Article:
McKenna said the concept of a hub is indicative of the energy, collaboration, excitement and fun of bringing people together to solve problems.
“I can’t imagine a more exciting time to be alive in manufacturing than today and tomorrow,” said John Murray, president and CEO of Concept Laser Inc., which was recently acquired by General Electric. “As I look at the forecast, it’s 10 times out of the gate — 10 times the amount of business, the number of machines, the research and development — everything is accelerating at a pace that’s really hard to imagine.”
Murray said Concept Laser is excited to connect with ASU students in order to find the talented people industry partners need as the field grows.
“We are just scouring the Earth trying to find talented engineers, technicians and materials science people who can really bring a lot of vision and help this technology expand,” Murray said. “Education is an absolute cornerstone to this entire industry and its ability to expand, and we’re excited to be a part of it.”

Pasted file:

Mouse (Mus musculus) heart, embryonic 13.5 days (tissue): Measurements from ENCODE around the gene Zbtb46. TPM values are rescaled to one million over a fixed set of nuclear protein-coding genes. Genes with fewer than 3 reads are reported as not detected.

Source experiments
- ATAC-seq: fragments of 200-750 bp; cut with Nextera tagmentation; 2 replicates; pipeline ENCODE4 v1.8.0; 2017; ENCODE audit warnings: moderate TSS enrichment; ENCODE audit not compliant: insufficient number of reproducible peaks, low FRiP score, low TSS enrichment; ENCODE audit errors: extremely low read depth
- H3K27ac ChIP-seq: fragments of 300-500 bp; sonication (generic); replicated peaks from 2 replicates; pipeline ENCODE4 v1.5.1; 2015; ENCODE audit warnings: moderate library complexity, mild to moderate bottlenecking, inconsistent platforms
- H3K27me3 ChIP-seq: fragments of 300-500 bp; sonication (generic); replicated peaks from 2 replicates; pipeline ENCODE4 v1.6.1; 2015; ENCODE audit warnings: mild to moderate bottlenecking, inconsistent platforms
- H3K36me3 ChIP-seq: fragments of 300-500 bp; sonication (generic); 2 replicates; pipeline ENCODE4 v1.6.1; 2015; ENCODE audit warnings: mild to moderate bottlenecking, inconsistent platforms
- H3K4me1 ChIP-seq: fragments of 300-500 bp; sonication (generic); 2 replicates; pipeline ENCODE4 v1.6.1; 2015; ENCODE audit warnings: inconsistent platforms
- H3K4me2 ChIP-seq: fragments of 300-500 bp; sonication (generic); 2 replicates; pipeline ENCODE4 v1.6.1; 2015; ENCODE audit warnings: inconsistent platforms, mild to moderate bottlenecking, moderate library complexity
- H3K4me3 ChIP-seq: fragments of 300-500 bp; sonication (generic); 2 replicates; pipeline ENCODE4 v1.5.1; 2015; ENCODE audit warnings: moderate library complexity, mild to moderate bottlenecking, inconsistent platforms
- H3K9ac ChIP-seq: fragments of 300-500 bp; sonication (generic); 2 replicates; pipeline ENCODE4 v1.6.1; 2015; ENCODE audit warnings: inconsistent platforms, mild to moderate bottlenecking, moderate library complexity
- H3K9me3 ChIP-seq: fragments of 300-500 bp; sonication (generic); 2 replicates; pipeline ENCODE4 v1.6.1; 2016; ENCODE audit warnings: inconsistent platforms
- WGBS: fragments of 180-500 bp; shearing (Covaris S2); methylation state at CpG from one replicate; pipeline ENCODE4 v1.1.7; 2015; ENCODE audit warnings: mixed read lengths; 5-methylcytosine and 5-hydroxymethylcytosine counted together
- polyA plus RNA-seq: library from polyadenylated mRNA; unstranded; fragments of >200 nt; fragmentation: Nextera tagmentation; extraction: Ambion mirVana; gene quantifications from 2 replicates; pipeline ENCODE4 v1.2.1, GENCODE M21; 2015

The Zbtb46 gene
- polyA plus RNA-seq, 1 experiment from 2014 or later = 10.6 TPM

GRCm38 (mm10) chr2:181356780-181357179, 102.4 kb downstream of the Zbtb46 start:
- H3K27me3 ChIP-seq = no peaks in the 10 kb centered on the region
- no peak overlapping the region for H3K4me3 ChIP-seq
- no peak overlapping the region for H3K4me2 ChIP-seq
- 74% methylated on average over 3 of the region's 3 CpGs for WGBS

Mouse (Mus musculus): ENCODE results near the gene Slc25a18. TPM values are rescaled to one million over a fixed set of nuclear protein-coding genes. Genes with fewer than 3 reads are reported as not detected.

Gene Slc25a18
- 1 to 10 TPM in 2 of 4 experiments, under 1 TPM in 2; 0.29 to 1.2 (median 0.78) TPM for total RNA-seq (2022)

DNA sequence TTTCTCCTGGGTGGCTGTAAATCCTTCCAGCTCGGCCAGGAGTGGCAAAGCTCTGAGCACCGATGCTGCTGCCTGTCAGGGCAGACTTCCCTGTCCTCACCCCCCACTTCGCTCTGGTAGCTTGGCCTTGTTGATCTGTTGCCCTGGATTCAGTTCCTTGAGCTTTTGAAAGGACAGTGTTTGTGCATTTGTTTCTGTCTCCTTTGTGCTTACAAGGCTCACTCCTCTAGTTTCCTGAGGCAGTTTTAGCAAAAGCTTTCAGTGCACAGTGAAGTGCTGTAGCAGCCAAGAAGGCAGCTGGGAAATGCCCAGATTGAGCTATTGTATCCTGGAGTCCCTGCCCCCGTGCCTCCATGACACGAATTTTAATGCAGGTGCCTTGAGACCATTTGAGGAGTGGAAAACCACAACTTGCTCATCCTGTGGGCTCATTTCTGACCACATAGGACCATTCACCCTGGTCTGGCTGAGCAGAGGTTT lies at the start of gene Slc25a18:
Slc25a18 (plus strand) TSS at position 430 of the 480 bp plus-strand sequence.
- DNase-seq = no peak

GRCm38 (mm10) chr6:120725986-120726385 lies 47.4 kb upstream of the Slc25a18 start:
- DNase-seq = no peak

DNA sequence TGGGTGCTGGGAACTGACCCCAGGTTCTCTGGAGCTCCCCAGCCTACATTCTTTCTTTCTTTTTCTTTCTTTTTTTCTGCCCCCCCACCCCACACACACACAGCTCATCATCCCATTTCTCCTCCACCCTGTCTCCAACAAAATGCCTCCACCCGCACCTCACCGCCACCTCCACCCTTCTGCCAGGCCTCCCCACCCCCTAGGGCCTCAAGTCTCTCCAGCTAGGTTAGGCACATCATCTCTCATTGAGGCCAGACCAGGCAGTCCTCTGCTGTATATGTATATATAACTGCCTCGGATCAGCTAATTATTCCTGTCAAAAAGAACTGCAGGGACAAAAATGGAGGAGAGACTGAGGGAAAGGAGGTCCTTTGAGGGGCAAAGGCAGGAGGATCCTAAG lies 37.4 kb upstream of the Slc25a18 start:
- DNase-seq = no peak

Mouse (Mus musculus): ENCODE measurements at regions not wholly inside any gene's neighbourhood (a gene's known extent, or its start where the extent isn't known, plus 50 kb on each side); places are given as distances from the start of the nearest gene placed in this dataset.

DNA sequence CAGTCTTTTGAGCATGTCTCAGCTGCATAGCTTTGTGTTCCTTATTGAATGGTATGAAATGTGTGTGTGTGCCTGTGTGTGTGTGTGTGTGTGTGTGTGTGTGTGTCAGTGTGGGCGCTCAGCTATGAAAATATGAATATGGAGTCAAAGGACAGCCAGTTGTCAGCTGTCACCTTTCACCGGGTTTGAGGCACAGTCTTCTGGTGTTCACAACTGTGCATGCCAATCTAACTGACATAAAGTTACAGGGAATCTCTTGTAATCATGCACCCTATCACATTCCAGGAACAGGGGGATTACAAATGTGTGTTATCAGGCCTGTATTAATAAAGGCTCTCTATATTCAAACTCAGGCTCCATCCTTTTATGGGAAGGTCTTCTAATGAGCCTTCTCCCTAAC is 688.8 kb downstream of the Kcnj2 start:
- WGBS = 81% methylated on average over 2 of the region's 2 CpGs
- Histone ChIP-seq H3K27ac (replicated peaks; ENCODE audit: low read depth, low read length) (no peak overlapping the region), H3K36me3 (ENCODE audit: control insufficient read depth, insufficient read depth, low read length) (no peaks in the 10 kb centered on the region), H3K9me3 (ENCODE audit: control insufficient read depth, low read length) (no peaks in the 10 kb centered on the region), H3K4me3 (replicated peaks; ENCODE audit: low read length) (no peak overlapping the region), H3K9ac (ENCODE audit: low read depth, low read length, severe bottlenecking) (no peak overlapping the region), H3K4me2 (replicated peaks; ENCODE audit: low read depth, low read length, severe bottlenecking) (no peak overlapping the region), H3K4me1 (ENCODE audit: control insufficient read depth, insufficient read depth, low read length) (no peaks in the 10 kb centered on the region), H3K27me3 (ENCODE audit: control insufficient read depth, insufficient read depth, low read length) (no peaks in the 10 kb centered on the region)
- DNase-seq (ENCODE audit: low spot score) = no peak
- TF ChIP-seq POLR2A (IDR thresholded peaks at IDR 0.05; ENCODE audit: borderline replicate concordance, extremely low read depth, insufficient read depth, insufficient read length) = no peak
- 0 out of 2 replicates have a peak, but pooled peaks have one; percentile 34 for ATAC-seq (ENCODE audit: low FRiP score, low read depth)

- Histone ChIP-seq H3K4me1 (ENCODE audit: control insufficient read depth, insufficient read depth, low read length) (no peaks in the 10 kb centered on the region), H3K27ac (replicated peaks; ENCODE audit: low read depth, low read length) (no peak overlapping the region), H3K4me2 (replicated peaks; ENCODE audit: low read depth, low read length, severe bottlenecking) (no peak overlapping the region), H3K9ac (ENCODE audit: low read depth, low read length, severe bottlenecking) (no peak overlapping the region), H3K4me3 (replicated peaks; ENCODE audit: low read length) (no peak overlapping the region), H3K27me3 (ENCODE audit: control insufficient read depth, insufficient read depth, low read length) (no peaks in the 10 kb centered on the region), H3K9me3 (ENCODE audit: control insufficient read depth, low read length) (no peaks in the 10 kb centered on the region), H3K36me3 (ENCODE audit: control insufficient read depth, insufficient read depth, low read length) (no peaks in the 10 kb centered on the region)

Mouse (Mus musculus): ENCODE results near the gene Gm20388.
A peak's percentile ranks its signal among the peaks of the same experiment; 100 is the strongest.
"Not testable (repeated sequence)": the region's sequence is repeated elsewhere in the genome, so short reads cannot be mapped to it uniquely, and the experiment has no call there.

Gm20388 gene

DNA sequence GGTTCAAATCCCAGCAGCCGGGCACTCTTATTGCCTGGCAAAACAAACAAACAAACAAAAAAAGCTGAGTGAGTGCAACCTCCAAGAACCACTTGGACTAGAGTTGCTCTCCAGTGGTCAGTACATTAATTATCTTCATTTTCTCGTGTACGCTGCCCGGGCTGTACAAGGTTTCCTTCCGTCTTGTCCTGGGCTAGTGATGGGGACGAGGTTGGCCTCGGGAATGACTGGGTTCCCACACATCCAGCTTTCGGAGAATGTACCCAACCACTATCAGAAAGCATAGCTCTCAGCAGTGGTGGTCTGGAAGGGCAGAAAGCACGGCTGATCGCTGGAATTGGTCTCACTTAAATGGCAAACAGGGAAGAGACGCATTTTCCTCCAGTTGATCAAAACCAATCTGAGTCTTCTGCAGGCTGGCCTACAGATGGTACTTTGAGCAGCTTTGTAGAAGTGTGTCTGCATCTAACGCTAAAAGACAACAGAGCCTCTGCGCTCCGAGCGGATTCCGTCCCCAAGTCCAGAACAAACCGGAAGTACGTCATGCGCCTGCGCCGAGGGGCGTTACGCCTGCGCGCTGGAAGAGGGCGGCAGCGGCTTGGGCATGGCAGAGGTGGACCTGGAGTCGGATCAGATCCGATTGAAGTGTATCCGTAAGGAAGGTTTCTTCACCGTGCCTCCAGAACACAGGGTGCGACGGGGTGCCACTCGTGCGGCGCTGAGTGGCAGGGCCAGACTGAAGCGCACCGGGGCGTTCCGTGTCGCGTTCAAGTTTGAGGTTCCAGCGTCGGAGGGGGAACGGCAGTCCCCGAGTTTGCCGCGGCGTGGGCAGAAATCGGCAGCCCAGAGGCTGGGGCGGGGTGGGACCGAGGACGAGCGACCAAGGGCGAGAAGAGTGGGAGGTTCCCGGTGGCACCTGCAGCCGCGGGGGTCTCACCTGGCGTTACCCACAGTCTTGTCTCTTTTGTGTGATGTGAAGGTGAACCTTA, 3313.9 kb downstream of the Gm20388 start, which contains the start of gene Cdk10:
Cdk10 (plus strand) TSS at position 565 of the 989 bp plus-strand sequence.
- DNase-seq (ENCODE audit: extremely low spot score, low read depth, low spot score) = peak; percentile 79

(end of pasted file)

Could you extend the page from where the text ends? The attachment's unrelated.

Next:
Don Godfrey, Engineering Fellow-Additive Manufacturing at Honeywell, recounted the experiences his company has had working with “brilliant young minds” at ASU. Honeywell is a long-time partner to the Polytechnic School, having sponsored many eProjects, in which student teams work on real-world problems presented by industry.
They’re also working with four students who have been able to reduce the weight of a bracket by 50 percent. In another capstone project, students are helping to develop a new alloy for additive manufacturing. Students are working on increasing understanding of the alloy, and the Manufacturing Research and Innovation Hub will soon begin to make parts with it. What they learn will be part of a million-dollar contract to kick-start Honeywell’s Czech Republic program.